Bob Mayer's remarks introducing the 2013 Terezin Legacy Award recipient,
Governor Deval L. Patrick
As some of you may know, Terezin, or – Theresienstadt as it was called in my household, was a place I heard about often when I was a child since it was where my mother’s parents, residents of the northern Bavarian town of Coburg, were transported in a sealed cattle car in 1942, eventually perishing there during a typhus epidemic. As I learned more about Terezin, I was immensely moved to learn of the continued artistic creativity that had somehow prospered within this restricted community. The incredible cabaret pieces of Kavel Svenk which George Horner and Yo Yo Ma performed represent a remarkable example – with the amazing selection – “How Come the Black Man sits in the Back of the Car” predating Rosa Parks and the integration efforts in the United States by many years. I have been similarly impressed by the goals of this foundation, not only through perpetuating the memory and accomplishments of the Terezin residents but also by continuing to foster new and imaginative compositions through original commissions such as we heard earlier this evening. It was a tremendous privilege for me to be the recipient of the Terezin Legacy Award in 2010; it is now my great pleasure to introduce you to this year’s awardee, Deval L. Patrick, the Governor of the Commonwealth of Massachusetts.
The Terezin Legacy Award celebrates commitment to diversity, tolerance, and dialogue through acts of civil service, philanthropy, scholarship, and artistry. Governor Patrick’s life and career epitomize these characteristics.
Emerging from a single parent home on the south side of Chicago, Governor Patrick came to Massachusetts as an eighth grade student to attend the Milton Academy. He went on to Harvard College and Harvard Law School, where he was President of the Harvard Legal Aid Bureau. He practiced law with the NAACP Legal Defense and Educational Fund, joined the Boston law firm of Hill & Barlow where he was named a Partner at age 34, and was subsequently appointed by President Bill Clinton as the United States Assistant Attorney General for the Civil Rights Division of the Department of Justice where he worked on such issues as racial profiling and police misconduct. Governor Patrick later served as Vice President and General
Counsel for Texaco, heading the company’s global legal affairs, and as Executive Vice President, General Counsel, and Corporate Secretary of the Coca Cola Company. He was elected Governor of the Commonwealth of Massachusetts in 2006 on a platform of hope and change, placing particular emphasis on funding public education and promoting the State’s life science industry. I am well aware, as an academic physician, of Governor Patrick’s success in attracting not only start-up biotechnology companies but major pharmaceutical firms to become a presence and a partner with our academic medical centers. Governor Patrick was re-elected to a second term as Governor in 2010.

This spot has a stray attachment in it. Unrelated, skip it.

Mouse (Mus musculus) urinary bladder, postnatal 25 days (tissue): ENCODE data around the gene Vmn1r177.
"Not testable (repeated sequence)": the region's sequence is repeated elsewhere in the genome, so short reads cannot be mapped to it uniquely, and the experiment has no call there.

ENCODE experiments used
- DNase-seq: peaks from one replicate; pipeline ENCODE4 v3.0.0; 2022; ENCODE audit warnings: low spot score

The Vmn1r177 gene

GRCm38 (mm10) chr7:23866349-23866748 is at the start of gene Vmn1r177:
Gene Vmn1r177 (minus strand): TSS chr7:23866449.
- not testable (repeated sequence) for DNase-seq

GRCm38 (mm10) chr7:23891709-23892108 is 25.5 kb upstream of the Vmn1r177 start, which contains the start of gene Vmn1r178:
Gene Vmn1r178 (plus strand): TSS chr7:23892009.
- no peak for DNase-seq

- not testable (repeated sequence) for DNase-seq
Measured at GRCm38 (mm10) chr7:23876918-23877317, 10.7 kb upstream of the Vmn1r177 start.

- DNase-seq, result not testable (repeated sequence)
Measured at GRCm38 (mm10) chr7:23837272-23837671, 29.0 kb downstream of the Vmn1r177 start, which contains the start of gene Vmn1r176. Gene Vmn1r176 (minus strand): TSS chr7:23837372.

Symbolic of the Terezin Legacy Award is a glass sculpture created by Steven Weinberg, an innovative artist and leader in the world of cast glass whose works are part of the permanent collections of multiple museums in the United States and abroad. The design of the Terezin Legacy Award is inspired by a brick found in the walls of the fortress of Terezin and brought to Mr. Weinberg as a source of artistic inspiration. Like the Foundation’s musical commissions, this original work captures, honors, and transforms the Terezin legacy; my “brick” which I received in 2010 is proudly displayed in our home.
It is my great pleasure to present the 2013 Terezin Legacy Award to the Governor of the Commonwealth of Massachusetts, Deval L. Patrick.
Thank you so much, Governor Patrick, for those meaningful words and congratulations once again for receiving the award. Before we have our dinner, I want to acknowledge what must be obvious to all of you – the absolutely incredible artistic generosity which Yo Yo Ma demonstrated this evening, performing works ranging from Bach and Mozart to the meaningful Ernst Bloch “prayer”. Yo Yo – would you like to say a few words?
Thanks so much. Enjoy your dinner.